An Under 15s Indigenous side last week adopted the Unity Dance performed by the All Stars team before their final at the Australian Secondary Schools National Championships in Redcliffe.
It was the first time an Indigenous team has been invited to play at the tournament and also the first time another representative side has performed the Unity Dance developed by leading Aboriginal and Torres Strait Island players in 2015.
Both are examples of how the game leads the way in Indigenous issues and has embraced the theme of NAIDOC Week – VOICE. TREATY. TRUTH.
"Listening to those young guys talk after the game about what the Unity Dance meant to them and from the sheer joy on their faces of being part of something that no one else has done, that will be life-changing for them," NRL senior manager Indigenous strategy Mark Deweerd said.
With 12 per cent of NRL players and 19 per cent of those playing at grassroots level identifying as Aboriginal or Torres Strait Islanders, rugby league has a strong influence in Indigenous communities and is proud of the role the game plays.
NRL Uluru Statement from the Heart
The All Stars concept was introduced in 2010 to give Indigenous players the opportunity to represent their culture, Indigenous player camps are held at the start of each season and all 16 NRL clubs design a special jersey to celebrate Indigenous Round.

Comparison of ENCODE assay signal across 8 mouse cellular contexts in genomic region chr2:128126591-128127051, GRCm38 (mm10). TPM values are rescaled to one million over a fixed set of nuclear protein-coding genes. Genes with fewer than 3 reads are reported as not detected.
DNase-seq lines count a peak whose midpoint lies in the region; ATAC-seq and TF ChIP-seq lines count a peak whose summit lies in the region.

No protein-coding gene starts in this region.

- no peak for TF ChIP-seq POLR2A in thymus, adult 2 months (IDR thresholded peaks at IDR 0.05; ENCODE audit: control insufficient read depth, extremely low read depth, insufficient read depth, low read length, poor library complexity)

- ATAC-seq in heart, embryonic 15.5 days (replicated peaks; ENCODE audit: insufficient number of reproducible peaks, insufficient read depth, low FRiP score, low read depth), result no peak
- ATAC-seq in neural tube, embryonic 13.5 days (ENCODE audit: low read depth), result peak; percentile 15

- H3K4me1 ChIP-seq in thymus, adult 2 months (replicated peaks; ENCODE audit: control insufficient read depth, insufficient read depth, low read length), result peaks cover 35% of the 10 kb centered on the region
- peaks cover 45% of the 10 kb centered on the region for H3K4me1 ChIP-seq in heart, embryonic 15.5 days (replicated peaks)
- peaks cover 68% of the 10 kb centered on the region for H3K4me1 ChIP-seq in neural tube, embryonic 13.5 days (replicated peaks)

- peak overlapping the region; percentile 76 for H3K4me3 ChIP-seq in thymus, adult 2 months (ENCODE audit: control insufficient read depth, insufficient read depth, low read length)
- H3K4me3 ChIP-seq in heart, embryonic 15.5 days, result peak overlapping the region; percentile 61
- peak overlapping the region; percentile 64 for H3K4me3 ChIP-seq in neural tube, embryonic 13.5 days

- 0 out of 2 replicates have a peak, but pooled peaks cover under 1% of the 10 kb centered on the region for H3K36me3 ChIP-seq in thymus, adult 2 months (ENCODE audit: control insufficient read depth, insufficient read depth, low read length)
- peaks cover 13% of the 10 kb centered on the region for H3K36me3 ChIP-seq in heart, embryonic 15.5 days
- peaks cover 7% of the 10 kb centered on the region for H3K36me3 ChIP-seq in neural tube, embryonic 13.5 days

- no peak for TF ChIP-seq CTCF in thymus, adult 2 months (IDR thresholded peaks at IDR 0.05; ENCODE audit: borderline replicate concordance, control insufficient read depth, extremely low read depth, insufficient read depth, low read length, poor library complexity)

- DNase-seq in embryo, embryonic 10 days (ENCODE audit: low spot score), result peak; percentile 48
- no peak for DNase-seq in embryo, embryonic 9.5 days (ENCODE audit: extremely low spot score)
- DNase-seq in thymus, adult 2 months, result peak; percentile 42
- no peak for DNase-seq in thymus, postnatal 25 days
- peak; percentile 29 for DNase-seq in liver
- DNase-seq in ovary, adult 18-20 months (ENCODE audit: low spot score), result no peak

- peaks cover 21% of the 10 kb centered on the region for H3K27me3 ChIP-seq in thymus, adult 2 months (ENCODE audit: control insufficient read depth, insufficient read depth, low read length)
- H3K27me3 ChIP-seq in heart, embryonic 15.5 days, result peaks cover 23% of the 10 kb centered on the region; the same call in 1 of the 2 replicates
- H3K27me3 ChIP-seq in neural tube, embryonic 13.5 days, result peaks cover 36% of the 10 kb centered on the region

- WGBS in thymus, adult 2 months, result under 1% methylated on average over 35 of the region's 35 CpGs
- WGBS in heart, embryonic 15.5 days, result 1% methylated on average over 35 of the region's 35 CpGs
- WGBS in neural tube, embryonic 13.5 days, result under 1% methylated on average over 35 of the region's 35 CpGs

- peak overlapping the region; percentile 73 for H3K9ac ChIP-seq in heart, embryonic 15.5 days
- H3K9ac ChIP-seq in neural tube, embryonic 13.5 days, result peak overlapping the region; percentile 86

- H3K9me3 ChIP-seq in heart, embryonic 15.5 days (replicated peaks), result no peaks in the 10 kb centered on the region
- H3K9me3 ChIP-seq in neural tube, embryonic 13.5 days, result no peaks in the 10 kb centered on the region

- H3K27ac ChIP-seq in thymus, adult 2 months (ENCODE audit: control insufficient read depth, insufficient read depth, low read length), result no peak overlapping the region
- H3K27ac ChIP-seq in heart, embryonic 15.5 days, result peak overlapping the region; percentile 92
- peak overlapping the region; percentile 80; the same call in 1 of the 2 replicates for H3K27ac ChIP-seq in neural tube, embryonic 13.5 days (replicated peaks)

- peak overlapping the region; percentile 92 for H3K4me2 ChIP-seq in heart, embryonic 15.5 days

Off the field, the NRL was the first national sporting organisation to implement a Reconciliation Action Plan in 2008 and last year became the first to develop a RAP at Elevated level.
Significantly, the NRL recently joined 13 other leading organisations to support the Uluru Statement from the Heart, which calls for the establishment of a First Nations voice in the constitution and a Makarrata Commission on agreement-making and truth-telling between Indigenous people and governments.
Leading figures in the game, from ARLC chairman Peter Beattie and commissioners Megan Davis and Wayne Pearce to Indigenous All Stars captains Cody Walker and Tallisha Harden and former players Preston Campbell and Laurie Daley, this week reaffirmed rugby league's backing in a video.
"We have got senior people in the game standing up and saying Aboriginal people deserve a voice and deserve to be heard," Deweerd said.
"You also have influential people in society, such as Stan Grant, who supports what we are doing and is in the video. Hopefully, we can help bring around change, fast-track referendums and make a difference for our community."
More than 50 of the NRL's staff identify as being of Aboriginal or Torres Strait Island heritage.
Davis - a Cobble-Cobble woman and one of the driving forces behind the Uluru Statement – is one of eight Commissioners and the game has an Indigenous Council and Indigenous Players Advisory Group.
Many of the NRL's biggest stars are Indigenous and the rival captains in the 2015 grand final, North Queensland's Johnathan Thurston and Brisbane's Justin Hodges, were both Indigenous.
"Our Indigenous communities live for rugby league, particularly in NSW and Queensland, so wherever we can use our voice to support such a large part of our rugby league family we have got to do that," Deweerd said.